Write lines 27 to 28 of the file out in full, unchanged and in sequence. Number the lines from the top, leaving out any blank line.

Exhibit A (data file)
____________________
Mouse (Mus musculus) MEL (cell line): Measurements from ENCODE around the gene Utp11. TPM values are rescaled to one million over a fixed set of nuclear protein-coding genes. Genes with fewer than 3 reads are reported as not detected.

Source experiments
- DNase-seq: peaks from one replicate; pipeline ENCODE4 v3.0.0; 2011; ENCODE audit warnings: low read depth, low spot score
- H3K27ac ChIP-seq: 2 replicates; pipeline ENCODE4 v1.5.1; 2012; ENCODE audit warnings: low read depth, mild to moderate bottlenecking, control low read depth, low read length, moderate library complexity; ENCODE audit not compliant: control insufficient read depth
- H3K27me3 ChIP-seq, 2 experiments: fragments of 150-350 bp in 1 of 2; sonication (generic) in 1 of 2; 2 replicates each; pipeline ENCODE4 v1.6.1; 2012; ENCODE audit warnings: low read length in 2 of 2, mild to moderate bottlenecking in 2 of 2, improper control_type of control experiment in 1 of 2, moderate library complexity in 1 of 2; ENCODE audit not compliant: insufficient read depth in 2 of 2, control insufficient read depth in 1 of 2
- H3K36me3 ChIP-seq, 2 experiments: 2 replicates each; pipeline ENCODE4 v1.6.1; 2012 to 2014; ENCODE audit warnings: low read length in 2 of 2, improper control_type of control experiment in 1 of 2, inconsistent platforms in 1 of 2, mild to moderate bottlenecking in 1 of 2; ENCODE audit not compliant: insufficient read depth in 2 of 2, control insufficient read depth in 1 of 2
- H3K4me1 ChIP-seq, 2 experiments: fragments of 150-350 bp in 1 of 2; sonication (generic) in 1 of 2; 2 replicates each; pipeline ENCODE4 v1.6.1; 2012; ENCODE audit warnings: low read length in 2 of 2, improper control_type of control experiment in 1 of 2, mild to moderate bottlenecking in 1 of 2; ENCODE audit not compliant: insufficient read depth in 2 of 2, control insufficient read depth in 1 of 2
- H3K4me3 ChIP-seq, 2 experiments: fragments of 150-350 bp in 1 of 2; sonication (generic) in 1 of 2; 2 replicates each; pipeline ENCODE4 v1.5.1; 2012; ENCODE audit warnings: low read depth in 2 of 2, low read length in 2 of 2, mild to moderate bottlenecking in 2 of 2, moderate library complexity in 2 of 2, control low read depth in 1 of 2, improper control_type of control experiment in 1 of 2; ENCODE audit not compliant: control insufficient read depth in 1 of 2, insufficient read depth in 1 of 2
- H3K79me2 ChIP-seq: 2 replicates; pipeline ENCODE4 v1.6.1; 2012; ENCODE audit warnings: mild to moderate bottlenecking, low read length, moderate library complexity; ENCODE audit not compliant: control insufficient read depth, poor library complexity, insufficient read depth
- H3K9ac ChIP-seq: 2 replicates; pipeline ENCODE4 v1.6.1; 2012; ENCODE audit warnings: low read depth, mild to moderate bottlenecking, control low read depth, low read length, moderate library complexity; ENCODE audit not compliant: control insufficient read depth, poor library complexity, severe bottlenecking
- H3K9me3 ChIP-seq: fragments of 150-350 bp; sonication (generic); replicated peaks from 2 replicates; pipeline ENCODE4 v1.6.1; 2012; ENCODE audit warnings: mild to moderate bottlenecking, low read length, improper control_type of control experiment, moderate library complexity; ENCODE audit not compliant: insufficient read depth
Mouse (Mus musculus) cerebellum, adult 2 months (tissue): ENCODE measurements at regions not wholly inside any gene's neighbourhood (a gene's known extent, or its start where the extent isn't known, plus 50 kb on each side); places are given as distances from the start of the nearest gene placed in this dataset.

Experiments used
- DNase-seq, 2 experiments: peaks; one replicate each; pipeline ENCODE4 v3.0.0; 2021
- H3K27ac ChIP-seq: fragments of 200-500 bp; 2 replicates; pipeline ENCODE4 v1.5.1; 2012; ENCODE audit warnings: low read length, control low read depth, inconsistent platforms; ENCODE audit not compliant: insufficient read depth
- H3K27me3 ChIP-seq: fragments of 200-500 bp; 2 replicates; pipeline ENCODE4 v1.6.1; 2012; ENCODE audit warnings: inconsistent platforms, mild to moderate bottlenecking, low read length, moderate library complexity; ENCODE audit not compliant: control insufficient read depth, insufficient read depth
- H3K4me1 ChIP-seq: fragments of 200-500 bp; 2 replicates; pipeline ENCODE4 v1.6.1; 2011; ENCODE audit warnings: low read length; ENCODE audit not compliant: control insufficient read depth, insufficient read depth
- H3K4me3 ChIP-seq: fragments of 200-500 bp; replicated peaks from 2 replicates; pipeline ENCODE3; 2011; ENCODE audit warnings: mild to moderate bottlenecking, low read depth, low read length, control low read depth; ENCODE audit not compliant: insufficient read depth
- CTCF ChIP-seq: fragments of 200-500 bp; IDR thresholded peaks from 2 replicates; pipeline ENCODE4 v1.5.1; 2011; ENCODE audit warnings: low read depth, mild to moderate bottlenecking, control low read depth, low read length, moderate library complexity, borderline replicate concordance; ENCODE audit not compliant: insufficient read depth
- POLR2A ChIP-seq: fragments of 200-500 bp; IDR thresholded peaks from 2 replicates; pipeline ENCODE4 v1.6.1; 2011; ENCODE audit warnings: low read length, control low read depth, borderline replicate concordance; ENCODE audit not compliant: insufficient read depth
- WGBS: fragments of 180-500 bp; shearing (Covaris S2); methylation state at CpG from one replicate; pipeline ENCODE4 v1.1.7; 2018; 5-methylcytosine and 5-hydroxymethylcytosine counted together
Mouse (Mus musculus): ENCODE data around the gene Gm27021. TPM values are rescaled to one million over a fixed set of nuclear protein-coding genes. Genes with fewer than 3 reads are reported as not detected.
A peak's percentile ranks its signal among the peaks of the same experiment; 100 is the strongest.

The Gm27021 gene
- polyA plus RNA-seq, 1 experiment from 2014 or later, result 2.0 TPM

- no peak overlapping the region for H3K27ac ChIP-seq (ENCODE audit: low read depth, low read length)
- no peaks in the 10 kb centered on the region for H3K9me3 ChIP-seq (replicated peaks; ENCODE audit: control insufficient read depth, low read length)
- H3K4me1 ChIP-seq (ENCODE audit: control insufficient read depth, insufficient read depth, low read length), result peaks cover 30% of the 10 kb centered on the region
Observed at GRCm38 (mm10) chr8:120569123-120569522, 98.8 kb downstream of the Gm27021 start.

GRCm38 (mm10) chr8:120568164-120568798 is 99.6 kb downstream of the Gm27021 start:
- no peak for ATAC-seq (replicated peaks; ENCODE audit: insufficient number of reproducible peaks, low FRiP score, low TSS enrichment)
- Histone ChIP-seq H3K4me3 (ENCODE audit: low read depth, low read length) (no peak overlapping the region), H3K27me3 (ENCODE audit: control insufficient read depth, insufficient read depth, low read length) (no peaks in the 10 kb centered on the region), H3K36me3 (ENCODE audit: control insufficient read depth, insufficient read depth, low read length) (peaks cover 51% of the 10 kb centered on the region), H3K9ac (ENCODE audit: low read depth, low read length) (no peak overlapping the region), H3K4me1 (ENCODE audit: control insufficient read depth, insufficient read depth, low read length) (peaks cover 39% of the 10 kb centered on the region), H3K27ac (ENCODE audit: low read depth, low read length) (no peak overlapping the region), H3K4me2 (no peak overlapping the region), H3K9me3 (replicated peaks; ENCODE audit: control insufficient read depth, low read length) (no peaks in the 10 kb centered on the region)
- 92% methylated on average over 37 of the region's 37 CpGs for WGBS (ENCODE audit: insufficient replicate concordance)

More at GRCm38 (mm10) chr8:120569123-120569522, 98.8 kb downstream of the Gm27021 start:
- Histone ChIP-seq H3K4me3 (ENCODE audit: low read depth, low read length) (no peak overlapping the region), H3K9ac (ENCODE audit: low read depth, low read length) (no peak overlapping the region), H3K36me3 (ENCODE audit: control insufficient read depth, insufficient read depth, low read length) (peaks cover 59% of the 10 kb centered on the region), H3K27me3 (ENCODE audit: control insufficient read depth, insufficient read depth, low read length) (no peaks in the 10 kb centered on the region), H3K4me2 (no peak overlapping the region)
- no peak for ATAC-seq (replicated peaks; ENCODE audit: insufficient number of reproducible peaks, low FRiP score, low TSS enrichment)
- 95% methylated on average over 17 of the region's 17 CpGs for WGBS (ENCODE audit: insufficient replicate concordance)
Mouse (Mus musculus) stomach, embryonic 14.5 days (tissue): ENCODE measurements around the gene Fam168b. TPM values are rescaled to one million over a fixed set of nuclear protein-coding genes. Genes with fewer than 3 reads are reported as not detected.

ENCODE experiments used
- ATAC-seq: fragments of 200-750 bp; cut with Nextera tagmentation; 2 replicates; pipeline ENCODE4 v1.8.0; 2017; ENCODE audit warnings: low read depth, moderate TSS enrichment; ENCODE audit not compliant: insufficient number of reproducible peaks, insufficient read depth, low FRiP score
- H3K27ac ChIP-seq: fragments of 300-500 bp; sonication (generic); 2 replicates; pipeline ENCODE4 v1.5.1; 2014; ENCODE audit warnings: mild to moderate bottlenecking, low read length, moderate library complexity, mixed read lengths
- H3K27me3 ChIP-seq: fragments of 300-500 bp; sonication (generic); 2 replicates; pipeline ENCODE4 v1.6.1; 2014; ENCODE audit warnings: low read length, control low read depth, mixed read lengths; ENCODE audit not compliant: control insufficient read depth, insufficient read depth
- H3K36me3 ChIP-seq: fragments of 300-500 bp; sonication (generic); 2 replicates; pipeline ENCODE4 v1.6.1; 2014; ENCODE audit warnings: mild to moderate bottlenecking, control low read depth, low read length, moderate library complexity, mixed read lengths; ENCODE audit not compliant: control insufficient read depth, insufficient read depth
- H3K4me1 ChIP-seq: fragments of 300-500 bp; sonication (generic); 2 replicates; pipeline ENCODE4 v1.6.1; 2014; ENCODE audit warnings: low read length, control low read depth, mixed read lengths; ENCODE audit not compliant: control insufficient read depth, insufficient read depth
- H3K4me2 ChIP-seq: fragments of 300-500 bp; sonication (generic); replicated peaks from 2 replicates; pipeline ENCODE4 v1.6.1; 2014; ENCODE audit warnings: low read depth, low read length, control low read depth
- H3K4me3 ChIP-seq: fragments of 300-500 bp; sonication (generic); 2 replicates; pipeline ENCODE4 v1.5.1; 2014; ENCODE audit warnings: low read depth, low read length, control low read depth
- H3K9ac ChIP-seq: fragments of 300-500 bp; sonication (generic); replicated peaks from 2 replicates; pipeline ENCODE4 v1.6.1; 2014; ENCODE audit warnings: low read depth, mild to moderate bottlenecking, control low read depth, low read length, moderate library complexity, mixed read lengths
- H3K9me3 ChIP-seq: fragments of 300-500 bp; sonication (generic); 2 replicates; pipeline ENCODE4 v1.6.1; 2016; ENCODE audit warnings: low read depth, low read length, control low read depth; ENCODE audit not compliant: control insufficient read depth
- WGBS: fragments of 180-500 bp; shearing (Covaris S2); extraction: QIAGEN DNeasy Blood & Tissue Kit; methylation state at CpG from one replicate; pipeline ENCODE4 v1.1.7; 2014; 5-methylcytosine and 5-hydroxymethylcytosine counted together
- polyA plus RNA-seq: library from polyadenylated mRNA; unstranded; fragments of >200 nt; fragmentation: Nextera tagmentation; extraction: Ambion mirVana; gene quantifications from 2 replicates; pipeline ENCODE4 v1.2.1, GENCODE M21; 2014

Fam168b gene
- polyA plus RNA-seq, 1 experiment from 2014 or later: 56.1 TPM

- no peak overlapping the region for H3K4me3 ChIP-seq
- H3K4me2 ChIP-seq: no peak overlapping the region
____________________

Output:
- no peaks in the 10 kb centered on the region for H3K9me3 ChIP-seq (replicated peaks; ENCODE audit: control insufficient read depth, low read length)
- H3K4me1 ChIP-seq (ENCODE audit: control insufficient read depth, insufficient read depth, low read length), result peaks cover 30% of the 10 kb centered on the region